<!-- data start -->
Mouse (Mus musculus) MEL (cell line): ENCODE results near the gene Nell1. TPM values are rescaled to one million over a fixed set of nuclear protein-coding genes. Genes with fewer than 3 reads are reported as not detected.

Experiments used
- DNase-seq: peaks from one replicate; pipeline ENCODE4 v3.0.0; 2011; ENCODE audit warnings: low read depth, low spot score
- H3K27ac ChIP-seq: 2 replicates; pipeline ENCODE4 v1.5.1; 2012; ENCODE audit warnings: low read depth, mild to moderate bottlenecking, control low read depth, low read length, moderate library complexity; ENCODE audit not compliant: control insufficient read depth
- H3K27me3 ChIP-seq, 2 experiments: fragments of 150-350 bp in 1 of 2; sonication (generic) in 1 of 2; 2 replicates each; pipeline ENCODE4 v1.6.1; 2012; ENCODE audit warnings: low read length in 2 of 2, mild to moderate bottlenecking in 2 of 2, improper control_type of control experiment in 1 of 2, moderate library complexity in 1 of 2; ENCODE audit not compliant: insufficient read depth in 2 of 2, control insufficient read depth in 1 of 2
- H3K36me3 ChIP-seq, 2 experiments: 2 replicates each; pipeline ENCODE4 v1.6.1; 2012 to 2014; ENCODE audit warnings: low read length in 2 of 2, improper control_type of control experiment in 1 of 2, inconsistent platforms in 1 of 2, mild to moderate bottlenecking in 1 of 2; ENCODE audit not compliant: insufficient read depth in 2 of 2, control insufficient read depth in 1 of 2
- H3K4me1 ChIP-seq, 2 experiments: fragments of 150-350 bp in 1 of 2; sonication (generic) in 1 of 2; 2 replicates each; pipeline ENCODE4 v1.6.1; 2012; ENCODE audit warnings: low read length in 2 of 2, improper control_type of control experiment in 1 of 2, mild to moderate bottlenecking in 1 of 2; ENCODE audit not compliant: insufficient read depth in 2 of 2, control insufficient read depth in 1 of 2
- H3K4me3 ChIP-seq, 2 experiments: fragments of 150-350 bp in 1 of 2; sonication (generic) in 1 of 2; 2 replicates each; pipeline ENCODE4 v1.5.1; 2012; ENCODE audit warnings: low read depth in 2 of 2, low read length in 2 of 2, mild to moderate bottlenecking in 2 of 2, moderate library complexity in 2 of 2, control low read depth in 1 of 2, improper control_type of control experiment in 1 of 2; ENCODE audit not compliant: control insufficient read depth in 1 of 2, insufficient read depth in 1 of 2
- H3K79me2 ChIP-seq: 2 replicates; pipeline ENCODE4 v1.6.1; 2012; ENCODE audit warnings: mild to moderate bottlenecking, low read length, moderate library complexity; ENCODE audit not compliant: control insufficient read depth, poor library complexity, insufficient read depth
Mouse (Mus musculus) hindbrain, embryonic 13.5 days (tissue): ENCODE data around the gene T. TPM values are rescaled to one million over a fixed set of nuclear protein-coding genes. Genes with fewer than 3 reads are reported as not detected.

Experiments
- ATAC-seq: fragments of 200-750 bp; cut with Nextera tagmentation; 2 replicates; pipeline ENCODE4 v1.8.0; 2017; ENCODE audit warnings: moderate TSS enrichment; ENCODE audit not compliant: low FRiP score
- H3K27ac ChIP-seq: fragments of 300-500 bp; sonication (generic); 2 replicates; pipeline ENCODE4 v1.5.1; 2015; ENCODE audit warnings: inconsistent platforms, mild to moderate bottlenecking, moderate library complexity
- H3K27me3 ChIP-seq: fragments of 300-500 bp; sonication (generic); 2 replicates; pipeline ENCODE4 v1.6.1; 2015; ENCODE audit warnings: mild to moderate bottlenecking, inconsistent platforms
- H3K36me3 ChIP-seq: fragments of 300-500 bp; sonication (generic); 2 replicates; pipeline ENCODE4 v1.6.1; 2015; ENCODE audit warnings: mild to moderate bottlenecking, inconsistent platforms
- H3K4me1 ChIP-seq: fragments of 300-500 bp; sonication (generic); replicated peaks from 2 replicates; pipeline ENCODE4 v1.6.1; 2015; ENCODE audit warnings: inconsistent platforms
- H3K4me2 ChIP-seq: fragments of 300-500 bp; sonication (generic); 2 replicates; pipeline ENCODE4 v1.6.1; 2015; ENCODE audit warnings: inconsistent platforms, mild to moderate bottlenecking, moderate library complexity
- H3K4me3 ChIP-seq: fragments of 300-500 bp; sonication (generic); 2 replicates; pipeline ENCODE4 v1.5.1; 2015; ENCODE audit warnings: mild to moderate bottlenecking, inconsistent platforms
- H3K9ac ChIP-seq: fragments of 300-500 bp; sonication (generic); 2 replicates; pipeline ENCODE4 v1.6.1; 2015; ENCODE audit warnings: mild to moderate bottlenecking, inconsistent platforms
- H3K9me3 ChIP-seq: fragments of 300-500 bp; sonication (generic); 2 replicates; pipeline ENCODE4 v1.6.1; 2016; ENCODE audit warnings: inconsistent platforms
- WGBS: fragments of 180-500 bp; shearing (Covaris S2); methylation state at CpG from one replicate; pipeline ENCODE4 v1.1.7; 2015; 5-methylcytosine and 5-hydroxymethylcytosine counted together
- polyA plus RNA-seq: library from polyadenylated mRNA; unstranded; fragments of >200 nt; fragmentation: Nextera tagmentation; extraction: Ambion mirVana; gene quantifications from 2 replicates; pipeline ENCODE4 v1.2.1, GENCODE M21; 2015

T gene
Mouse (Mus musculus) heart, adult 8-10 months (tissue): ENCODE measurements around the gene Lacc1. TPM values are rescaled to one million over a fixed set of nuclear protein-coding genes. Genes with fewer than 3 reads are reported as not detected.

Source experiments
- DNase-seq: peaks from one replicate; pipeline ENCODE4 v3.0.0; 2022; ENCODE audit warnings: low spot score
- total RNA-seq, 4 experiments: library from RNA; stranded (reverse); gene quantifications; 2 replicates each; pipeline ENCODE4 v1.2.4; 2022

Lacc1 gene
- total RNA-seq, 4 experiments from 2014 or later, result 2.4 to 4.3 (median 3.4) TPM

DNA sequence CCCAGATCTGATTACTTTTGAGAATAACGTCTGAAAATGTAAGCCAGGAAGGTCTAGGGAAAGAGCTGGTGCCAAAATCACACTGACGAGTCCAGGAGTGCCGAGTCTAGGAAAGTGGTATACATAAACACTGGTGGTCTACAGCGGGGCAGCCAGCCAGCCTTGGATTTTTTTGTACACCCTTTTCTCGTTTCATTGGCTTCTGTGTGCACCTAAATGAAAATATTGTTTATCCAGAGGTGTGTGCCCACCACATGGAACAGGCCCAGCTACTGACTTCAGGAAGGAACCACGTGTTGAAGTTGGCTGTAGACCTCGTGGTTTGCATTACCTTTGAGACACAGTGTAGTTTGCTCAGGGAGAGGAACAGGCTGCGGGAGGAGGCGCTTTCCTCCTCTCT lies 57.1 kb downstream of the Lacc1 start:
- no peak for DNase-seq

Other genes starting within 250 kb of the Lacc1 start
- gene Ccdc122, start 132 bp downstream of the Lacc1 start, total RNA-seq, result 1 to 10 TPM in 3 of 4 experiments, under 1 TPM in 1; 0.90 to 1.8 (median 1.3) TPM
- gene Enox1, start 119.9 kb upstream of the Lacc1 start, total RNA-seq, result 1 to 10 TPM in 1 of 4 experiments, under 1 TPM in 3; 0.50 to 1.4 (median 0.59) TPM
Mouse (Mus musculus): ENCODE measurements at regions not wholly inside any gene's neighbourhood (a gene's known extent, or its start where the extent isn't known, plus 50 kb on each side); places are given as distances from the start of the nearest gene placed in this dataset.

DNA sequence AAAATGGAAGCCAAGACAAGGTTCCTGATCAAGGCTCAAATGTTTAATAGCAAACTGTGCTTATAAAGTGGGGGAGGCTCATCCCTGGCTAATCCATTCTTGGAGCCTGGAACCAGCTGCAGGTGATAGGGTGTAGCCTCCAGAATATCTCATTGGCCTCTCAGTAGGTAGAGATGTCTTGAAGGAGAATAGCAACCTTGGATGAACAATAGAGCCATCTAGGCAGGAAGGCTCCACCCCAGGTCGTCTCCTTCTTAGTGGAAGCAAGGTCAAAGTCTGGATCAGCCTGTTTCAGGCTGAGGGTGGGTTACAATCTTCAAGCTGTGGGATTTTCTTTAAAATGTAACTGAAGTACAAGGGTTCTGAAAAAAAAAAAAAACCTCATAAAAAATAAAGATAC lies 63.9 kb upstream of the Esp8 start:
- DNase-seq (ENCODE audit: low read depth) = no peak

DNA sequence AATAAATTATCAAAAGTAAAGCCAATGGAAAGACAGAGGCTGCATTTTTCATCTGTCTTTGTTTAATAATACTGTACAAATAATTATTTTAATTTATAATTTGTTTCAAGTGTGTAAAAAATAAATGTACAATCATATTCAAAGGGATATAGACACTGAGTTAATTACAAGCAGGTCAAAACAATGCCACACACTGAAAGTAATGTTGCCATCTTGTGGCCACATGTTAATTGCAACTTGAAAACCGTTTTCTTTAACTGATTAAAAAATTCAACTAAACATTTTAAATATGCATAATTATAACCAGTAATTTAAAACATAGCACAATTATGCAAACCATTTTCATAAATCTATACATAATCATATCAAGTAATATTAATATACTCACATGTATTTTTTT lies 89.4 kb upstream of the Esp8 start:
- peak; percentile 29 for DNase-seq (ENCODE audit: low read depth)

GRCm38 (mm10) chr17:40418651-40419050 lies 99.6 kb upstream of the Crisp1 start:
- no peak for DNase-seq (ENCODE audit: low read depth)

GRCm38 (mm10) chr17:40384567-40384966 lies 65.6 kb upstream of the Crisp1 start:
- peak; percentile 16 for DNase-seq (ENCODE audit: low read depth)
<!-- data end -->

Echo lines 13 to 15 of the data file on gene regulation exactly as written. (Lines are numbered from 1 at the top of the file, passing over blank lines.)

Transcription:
- H3K27ac ChIP-seq: fragments of 300-500 bp; sonication (generic); 2 replicates; pipeline ENCODE4 v1.5.1; 2015; ENCODE audit warnings: inconsistent platforms, mild to moderate bottlenecking, moderate library complexity
- H3K27me3 ChIP-seq: fragments of 300-500 bp; sonication (generic); 2 replicates; pipeline ENCODE4 v1.6.1; 2015; ENCODE audit warnings: mild to moderate bottlenecking, inconsistent platforms
- H3K36me3 ChIP-seq: fragments of 300-500 bp; sonication (generic); 2 replicates; pipeline ENCODE4 v1.6.1; 2015; ENCODE audit warnings: mild to moderate bottlenecking, inconsistent platforms